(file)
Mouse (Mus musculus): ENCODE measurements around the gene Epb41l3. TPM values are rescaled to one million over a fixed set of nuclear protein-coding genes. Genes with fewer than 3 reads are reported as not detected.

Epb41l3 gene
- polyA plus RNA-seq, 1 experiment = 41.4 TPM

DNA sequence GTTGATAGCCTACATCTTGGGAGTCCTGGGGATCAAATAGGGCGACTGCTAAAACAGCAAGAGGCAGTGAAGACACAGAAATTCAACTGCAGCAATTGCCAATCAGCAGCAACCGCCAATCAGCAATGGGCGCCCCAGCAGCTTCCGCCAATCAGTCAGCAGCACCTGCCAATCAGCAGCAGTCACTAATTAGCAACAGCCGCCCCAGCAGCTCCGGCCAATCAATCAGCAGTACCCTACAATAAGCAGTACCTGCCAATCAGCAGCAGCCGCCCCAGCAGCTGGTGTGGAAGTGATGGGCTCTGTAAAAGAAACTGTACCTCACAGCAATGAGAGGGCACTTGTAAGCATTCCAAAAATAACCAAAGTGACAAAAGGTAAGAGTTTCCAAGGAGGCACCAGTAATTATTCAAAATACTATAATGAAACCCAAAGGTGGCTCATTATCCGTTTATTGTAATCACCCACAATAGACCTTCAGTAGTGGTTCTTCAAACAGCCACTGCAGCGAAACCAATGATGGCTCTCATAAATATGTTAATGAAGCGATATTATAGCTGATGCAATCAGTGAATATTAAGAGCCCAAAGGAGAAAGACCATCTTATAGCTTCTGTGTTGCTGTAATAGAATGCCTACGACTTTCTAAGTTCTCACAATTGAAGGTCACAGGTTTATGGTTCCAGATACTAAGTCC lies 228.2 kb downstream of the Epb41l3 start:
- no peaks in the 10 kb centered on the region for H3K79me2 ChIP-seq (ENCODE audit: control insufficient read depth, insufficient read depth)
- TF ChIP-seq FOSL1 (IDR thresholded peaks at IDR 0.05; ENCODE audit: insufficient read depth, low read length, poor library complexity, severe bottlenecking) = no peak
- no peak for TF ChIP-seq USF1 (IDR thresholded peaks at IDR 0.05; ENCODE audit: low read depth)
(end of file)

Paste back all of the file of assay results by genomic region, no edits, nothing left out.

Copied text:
Mouse (Mus musculus): ENCODE measurements around the gene Epb41l3. TPM values are rescaled to one million over a fixed set of nuclear protein-coding genes. Genes with fewer than 3 reads are reported as not detected.

Epb41l3 gene
- polyA plus RNA-seq, 1 experiment = 41.4 TPM

DNA sequence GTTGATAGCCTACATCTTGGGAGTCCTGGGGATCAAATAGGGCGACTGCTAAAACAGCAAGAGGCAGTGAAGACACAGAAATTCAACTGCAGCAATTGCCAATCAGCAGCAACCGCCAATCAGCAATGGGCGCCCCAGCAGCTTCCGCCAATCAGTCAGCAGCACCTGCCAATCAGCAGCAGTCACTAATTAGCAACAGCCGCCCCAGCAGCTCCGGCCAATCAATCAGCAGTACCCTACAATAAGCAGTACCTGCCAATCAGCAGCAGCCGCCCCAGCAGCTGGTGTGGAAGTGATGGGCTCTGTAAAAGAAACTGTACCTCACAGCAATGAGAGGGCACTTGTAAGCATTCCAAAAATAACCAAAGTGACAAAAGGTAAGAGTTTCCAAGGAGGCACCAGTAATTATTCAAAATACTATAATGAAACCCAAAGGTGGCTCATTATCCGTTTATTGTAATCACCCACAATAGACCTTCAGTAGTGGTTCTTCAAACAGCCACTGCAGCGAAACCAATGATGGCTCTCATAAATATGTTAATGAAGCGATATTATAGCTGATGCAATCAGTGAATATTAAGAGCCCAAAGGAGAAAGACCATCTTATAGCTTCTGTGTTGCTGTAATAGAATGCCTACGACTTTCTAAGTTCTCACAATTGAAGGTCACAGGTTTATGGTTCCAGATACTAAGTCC lies 228.2 kb downstream of the Epb41l3 start:
- no peaks in the 10 kb centered on the region for H3K79me2 ChIP-seq (ENCODE audit: control insufficient read depth, insufficient read depth)
- TF ChIP-seq FOSL1 (IDR thresholded peaks at IDR 0.05; ENCODE audit: insufficient read depth, low read length, poor library complexity, severe bottlenecking) = no peak
- no peak for TF ChIP-seq USF1 (IDR thresholded peaks at IDR 0.05; ENCODE audit: low read depth)